Routing is the transportation of data across a network where the data passes through at least one intermediate device.
Routing and bridging are often compared as they appear to carry out the same function. However, there is one distinct difference. Bridging occurs at the OSI Layer 2 (Data Link Layer) and utilises MAC addresses, whilst routing occurs at the OSI Layer 3 (Networking Layer) and utilises IP addresses.
Routing involves two basic functions:
In the context of the routing process, the latter is referred to as packet switching.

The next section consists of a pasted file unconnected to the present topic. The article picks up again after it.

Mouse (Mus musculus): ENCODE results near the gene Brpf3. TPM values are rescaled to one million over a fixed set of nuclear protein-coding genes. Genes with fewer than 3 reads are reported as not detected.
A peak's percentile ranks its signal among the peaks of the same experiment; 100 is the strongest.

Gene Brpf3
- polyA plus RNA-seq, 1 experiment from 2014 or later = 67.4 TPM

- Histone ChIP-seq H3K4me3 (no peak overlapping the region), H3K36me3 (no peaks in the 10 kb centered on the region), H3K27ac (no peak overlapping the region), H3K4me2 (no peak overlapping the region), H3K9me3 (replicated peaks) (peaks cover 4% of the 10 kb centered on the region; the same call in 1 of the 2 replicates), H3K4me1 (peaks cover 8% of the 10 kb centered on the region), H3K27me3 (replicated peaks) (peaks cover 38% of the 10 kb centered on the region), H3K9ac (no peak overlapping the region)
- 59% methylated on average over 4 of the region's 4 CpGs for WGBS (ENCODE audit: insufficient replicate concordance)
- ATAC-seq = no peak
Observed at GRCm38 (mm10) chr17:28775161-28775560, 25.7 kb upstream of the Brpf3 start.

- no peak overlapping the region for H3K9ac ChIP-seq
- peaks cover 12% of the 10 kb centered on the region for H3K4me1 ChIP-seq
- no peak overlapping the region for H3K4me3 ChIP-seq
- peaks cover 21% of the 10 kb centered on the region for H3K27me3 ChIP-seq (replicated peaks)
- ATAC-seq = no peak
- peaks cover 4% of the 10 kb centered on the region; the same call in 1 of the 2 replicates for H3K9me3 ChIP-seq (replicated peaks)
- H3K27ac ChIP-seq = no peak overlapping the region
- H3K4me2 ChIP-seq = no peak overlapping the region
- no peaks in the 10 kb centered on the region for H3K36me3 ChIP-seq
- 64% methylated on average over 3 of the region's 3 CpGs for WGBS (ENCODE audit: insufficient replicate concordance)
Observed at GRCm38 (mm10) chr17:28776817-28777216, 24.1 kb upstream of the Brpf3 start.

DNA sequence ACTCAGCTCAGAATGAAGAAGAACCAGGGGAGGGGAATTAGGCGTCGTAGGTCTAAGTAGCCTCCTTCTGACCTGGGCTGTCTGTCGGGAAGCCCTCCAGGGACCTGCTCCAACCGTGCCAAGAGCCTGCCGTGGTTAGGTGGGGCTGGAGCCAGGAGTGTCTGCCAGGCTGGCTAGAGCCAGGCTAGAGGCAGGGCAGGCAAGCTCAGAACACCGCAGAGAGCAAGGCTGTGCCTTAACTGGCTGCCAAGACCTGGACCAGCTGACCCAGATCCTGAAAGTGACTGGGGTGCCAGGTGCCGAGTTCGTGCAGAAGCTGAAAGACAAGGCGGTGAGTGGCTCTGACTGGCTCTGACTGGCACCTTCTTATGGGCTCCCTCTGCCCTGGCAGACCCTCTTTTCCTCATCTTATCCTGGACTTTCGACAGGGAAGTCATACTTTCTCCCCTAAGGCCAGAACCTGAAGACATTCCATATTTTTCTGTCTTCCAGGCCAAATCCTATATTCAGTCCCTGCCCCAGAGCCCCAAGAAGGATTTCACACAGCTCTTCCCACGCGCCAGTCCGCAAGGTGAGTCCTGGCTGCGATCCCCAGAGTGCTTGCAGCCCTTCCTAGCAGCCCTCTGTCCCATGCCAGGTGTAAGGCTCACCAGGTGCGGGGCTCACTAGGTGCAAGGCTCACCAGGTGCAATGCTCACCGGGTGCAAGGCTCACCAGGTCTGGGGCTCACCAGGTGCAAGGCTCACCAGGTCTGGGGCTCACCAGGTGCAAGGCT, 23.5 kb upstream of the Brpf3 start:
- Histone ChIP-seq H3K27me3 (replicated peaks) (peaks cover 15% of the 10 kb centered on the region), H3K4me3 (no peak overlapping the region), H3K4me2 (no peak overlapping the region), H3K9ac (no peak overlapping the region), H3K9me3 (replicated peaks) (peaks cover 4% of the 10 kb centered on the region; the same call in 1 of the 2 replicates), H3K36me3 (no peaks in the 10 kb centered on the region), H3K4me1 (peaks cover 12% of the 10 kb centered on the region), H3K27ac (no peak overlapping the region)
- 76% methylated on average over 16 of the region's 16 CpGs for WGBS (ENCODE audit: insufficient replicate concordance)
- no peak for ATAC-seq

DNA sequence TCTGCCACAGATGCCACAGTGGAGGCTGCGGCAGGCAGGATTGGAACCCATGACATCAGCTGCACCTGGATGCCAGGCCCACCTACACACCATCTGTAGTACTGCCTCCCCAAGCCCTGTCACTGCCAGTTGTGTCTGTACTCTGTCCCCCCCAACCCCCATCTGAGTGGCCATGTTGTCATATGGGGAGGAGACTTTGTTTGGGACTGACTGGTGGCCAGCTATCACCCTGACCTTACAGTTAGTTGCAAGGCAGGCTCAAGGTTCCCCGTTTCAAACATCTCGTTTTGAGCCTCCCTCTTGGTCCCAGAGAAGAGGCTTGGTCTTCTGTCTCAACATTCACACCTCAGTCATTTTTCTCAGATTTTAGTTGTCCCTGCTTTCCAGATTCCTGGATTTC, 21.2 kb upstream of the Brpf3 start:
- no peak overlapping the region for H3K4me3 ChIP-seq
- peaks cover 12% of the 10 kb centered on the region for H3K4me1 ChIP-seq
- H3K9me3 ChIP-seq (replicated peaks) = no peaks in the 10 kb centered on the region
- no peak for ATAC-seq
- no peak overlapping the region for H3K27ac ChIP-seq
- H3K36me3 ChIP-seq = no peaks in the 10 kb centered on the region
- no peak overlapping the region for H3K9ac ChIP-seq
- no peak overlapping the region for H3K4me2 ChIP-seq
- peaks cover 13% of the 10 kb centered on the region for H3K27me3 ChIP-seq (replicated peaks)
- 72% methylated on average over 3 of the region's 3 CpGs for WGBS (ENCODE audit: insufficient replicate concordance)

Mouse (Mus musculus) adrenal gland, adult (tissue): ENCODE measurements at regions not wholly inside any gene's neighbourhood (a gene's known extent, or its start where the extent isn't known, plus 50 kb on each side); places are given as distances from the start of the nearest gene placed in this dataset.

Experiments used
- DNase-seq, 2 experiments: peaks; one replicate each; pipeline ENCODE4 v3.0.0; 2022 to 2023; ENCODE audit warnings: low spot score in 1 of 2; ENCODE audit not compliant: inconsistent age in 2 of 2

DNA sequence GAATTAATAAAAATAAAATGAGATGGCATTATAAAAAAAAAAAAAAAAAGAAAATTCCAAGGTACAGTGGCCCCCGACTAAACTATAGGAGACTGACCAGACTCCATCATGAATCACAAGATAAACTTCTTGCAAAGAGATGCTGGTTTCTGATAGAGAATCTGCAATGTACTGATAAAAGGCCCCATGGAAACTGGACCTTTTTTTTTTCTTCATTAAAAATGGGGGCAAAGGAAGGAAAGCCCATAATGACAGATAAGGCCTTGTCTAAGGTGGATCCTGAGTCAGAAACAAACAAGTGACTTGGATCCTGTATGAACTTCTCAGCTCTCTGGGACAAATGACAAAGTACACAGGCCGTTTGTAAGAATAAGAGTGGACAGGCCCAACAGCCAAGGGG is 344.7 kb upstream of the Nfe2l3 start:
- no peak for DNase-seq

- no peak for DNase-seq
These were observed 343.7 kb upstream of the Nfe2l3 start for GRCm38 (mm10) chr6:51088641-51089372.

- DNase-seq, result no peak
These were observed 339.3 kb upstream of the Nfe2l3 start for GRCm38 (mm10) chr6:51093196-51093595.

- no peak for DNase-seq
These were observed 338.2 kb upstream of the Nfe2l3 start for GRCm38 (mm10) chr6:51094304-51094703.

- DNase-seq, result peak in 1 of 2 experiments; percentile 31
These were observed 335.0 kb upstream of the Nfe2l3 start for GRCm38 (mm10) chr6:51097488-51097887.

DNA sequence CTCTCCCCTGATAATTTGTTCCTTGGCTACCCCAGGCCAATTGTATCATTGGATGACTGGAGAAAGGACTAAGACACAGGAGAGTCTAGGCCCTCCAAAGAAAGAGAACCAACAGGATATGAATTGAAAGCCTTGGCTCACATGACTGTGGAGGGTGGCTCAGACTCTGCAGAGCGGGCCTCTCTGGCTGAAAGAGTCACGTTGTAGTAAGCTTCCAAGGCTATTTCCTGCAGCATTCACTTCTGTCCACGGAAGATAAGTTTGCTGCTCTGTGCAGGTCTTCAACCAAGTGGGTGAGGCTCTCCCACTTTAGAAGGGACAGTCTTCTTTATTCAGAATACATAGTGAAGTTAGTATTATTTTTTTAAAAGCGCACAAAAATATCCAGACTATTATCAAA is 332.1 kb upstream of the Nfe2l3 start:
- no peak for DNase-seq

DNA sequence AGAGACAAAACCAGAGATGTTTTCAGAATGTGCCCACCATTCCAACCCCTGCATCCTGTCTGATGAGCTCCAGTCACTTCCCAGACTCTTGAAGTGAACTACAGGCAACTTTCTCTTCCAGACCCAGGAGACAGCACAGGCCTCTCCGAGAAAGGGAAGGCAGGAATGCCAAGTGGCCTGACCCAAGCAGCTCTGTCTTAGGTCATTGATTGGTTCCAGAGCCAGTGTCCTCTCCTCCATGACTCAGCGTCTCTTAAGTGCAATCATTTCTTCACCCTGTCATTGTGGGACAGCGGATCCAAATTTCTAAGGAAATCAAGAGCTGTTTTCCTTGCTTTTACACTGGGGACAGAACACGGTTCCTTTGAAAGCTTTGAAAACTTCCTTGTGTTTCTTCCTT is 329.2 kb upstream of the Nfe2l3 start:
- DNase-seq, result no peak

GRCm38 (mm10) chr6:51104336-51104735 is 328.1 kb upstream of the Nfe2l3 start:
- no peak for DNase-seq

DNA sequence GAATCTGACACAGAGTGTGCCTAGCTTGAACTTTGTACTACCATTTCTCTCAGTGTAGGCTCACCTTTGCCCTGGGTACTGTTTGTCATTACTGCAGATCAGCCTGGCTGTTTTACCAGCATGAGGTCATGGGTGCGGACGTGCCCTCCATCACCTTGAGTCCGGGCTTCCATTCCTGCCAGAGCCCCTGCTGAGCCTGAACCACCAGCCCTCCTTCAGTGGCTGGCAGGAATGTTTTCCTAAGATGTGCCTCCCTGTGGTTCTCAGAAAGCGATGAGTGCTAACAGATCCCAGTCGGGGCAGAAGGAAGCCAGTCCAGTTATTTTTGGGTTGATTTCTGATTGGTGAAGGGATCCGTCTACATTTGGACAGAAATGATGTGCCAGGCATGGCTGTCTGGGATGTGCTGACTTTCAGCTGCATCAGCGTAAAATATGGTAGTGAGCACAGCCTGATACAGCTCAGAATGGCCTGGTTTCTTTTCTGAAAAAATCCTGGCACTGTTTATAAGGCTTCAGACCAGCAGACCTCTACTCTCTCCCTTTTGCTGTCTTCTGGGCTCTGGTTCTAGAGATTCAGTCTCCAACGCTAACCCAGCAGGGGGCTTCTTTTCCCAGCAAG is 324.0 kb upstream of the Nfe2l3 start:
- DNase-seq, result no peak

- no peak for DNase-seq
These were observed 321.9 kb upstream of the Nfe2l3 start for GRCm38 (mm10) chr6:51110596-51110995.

Routing protocol uses metrics derived from path variables such as: bandwidth, cost, hop count, load and delay to discover the optimal path to a destination. Routing protocols will run these values through complex formulas to find the optimal path. This information is put into the routing table and the device is informed of which interface to use. Once this has been ascertained the router will use information in the table to route the data.